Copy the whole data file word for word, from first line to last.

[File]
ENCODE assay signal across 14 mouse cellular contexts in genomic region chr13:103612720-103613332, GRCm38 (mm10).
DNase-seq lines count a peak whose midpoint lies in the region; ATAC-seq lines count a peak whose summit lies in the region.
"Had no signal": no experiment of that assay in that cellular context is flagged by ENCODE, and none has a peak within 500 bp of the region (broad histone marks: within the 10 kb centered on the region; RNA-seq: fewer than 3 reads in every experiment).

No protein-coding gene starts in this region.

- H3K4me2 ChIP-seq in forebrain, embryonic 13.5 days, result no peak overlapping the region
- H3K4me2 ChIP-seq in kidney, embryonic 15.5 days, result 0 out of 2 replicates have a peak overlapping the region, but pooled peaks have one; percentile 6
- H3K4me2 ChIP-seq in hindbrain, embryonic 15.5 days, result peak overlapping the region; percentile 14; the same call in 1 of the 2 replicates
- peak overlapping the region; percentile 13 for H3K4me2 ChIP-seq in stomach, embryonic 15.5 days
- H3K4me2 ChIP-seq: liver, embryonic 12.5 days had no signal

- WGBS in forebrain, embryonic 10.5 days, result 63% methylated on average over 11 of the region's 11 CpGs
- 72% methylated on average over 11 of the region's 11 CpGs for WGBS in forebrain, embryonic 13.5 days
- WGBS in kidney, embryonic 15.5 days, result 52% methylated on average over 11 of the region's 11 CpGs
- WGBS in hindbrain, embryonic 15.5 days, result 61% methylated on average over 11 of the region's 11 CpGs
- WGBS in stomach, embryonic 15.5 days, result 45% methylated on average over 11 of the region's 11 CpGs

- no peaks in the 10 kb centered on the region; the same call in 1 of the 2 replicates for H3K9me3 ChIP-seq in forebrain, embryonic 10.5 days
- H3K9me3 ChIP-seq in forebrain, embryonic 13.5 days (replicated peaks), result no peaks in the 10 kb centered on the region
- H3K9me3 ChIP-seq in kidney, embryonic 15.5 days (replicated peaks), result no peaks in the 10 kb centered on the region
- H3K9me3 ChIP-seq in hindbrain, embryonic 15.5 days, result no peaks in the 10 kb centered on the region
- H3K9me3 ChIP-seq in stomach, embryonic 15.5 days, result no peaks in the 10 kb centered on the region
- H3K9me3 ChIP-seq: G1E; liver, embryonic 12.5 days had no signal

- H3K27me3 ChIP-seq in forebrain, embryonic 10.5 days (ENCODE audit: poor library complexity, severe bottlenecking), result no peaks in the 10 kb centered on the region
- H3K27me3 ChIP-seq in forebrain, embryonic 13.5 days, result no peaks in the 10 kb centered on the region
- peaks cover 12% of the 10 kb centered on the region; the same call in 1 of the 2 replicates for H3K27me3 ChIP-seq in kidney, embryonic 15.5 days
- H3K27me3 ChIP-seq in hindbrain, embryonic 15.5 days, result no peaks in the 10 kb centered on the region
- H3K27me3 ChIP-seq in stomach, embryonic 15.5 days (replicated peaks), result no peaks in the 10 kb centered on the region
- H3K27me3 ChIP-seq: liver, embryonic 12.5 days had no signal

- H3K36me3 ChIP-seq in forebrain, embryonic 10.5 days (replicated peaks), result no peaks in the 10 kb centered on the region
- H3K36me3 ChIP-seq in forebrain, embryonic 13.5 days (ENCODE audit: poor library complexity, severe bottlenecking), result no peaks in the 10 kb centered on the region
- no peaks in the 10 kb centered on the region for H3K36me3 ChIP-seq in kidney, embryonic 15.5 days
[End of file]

ENCODE assay signal across 14 mouse cellular contexts in genomic region chr13:103612720-103613332, GRCm38 (mm10).
DNase-seq lines count a peak whose midpoint lies in the region; ATAC-seq lines count a peak whose summit lies in the region.
"Had no signal": no experiment of that assay in that cellular context is flagged by ENCODE, and none has a peak within 500 bp of the region (broad histone marks: within the 10 kb centered on the region; RNA-seq: fewer than 3 reads in every experiment).

No protein-coding gene starts in this region.

- H3K4me2 ChIP-seq in forebrain, embryonic 13.5 days, result no peak overlapping the region
- H3K4me2 ChIP-seq in kidney, embryonic 15.5 days, result 0 out of 2 replicates have a peak overlapping the region, but pooled peaks have one; percentile 6
- H3K4me2 ChIP-seq in hindbrain, embryonic 15.5 days, result peak overlapping the region; percentile 14; the same call in 1 of the 2 replicates
- peak overlapping the region; percentile 13 for H3K4me2 ChIP-seq in stomach, embryonic 15.5 days
- H3K4me2 ChIP-seq: liver, embryonic 12.5 days had no signal

- WGBS in forebrain, embryonic 10.5 days, result 63% methylated on average over 11 of the region's 11 CpGs
- 72% methylated on average over 11 of the region's 11 CpGs for WGBS in forebrain, embryonic 13.5 days
- WGBS in kidney, embryonic 15.5 days, result 52% methylated on average over 11 of the region's 11 CpGs
- WGBS in hindbrain, embryonic 15.5 days, result 61% methylated on average over 11 of the region's 11 CpGs
- WGBS in stomach, embryonic 15.5 days, result 45% methylated on average over 11 of the region's 11 CpGs

- no peaks in the 10 kb centered on the region; the same call in 1 of the 2 replicates for H3K9me3 ChIP-seq in forebrain, embryonic 10.5 days
- H3K9me3 ChIP-seq in forebrain, embryonic 13.5 days (replicated peaks), result no peaks in the 10 kb centered on the region
- H3K9me3 ChIP-seq in kidney, embryonic 15.5 days (replicated peaks), result no peaks in the 10 kb centered on the region
- H3K9me3 ChIP-seq in hindbrain, embryonic 15.5 days, result no peaks in the 10 kb centered on the region
- H3K9me3 ChIP-seq in stomach, embryonic 15.5 days, result no peaks in the 10 kb centered on the region
- H3K9me3 ChIP-seq: G1E; liver, embryonic 12.5 days had no signal

- H3K27me3 ChIP-seq in forebrain, embryonic 10.5 days (ENCODE audit: poor library complexity, severe bottlenecking), result no peaks in the 10 kb centered on the region
- H3K27me3 ChIP-seq in forebrain, embryonic 13.5 days, result no peaks in the 10 kb centered on the region
- peaks cover 12% of the 10 kb centered on the region; the same call in 1 of the 2 replicates for H3K27me3 ChIP-seq in kidney, embryonic 15.5 days
- H3K27me3 ChIP-seq in hindbrain, embryonic 15.5 days, result no peaks in the 10 kb centered on the region
- H3K27me3 ChIP-seq in stomach, embryonic 15.5 days (replicated peaks), result no peaks in the 10 kb centered on the region
- H3K27me3 ChIP-seq: liver, embryonic 12.5 days had no signal

- H3K36me3 ChIP-seq in forebrain, embryonic 10.5 days (replicated peaks), result no peaks in the 10 kb centered on the region
- H3K36me3 ChIP-seq in forebrain, embryonic 13.5 days (ENCODE audit: poor library complexity, severe bottlenecking), result no peaks in the 10 kb centered on the region
- no peaks in the 10 kb centered on the region for H3K36me3 ChIP-seq in kidney, embryonic 15.5 days